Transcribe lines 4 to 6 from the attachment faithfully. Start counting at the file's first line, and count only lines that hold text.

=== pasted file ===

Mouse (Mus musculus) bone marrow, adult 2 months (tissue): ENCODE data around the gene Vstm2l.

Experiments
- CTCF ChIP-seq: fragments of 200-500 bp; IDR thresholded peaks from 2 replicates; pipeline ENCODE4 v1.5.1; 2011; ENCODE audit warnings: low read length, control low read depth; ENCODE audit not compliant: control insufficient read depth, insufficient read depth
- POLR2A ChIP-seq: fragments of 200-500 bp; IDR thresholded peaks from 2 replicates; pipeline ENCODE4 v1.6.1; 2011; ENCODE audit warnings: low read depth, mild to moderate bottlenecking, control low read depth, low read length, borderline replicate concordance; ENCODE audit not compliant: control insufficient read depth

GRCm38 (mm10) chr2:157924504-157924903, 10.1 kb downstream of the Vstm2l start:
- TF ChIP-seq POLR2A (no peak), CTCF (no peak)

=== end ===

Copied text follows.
- POLR2A ChIP-seq: fragments of 200-500 bp; IDR thresholded peaks from 2 replicates; pipeline ENCODE4 v1.6.1; 2011; ENCODE audit warnings: low read depth, mild to moderate bottlenecking, control low read depth, low read length, borderline replicate concordance; ENCODE audit not compliant: control insufficient read depth

GRCm38 (mm10) chr2:157924504-157924903, 10.1 kb downstream of the Vstm2l start:
- TF ChIP-seq POLR2A (no peak), CTCF (no peak)